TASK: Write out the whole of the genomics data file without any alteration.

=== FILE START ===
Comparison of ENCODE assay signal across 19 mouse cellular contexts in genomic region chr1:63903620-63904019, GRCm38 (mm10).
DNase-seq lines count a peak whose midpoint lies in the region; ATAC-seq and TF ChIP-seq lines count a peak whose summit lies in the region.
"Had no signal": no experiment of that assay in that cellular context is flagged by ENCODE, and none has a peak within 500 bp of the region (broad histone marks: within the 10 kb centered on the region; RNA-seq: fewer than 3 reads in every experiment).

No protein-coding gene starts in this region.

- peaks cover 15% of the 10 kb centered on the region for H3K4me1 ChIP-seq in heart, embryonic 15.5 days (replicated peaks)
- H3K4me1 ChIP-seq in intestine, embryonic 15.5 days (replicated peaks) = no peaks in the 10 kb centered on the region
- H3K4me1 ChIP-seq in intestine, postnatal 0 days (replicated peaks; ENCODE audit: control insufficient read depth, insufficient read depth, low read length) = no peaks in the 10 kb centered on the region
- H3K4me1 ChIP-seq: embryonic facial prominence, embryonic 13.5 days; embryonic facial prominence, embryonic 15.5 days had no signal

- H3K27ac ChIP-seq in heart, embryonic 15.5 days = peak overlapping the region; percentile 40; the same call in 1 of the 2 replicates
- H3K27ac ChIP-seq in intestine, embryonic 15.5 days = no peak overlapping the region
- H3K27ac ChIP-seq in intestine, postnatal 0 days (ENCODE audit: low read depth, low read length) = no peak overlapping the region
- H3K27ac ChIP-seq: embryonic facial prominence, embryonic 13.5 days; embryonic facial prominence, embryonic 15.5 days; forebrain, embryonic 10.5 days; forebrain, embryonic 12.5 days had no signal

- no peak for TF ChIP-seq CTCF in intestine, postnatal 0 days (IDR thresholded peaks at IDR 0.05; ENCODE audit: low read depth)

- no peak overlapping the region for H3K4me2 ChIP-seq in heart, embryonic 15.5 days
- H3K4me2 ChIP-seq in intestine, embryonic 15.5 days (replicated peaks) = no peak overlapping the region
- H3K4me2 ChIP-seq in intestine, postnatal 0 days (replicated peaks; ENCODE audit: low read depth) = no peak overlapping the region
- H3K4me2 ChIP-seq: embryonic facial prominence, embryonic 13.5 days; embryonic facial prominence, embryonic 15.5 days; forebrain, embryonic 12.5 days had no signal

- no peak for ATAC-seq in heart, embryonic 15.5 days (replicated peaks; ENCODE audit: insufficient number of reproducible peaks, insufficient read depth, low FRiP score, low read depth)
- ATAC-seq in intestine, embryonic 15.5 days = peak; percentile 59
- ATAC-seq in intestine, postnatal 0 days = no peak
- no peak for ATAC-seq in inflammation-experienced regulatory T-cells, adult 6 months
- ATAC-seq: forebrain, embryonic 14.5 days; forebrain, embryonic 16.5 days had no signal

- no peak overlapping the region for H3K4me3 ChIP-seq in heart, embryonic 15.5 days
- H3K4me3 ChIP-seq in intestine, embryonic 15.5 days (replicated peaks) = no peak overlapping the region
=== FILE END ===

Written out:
Comparison of ENCODE assay signal across 19 mouse cellular contexts in genomic region chr1:63903620-63904019, GRCm38 (mm10).
DNase-seq lines count a peak whose midpoint lies in the region; ATAC-seq and TF ChIP-seq lines count a peak whose summit lies in the region.
"Had no signal": no experiment of that assay in that cellular context is flagged by ENCODE, and none has a peak within 500 bp of the region (broad histone marks: within the 10 kb centered on the region; RNA-seq: fewer than 3 reads in every experiment).

No protein-coding gene starts in this region.

- peaks cover 15% of the 10 kb centered on the region for H3K4me1 ChIP-seq in heart, embryonic 15.5 days (replicated peaks)
- H3K4me1 ChIP-seq in intestine, embryonic 15.5 days (replicated peaks) = no peaks in the 10 kb centered on the region
- H3K4me1 ChIP-seq in intestine, postnatal 0 days (replicated peaks; ENCODE audit: control insufficient read depth, insufficient read depth, low read length) = no peaks in the 10 kb centered on the region
- H3K4me1 ChIP-seq: embryonic facial prominence, embryonic 13.5 days; embryonic facial prominence, embryonic 15.5 days had no signal

- H3K27ac ChIP-seq in heart, embryonic 15.5 days = peak overlapping the region; percentile 40; the same call in 1 of the 2 replicates
- H3K27ac ChIP-seq in intestine, embryonic 15.5 days = no peak overlapping the region
- H3K27ac ChIP-seq in intestine, postnatal 0 days (ENCODE audit: low read depth, low read length) = no peak overlapping the region
- H3K27ac ChIP-seq: embryonic facial prominence, embryonic 13.5 days; embryonic facial prominence, embryonic 15.5 days; forebrain, embryonic 10.5 days; forebrain, embryonic 12.5 days had no signal

- no peak for TF ChIP-seq CTCF in intestine, postnatal 0 days (IDR thresholded peaks at IDR 0.05; ENCODE audit: low read depth)

- no peak overlapping the region for H3K4me2 ChIP-seq in heart, embryonic 15.5 days
- H3K4me2 ChIP-seq in intestine, embryonic 15.5 days (replicated peaks) = no peak overlapping the region
- H3K4me2 ChIP-seq in intestine, postnatal 0 days (replicated peaks; ENCODE audit: low read depth) = no peak overlapping the region
- H3K4me2 ChIP-seq: embryonic facial prominence, embryonic 13.5 days; embryonic facial prominence, embryonic 15.5 days; forebrain, embryonic 12.5 days had no signal

- no peak for ATAC-seq in heart, embryonic 15.5 days (replicated peaks; ENCODE audit: insufficient number of reproducible peaks, insufficient read depth, low FRiP score, low read depth)
- ATAC-seq in intestine, embryonic 15.5 days = peak; percentile 59
- ATAC-seq in intestine, postnatal 0 days = no peak
- no peak for ATAC-seq in inflammation-experienced regulatory T-cells, adult 6 months
- ATAC-seq: forebrain, embryonic 14.5 days; forebrain, embryonic 16.5 days had no signal

- no peak overlapping the region for H3K4me3 ChIP-seq in heart, embryonic 15.5 days
- H3K4me3 ChIP-seq in intestine, embryonic 15.5 days (replicated peaks) = no peak overlapping the region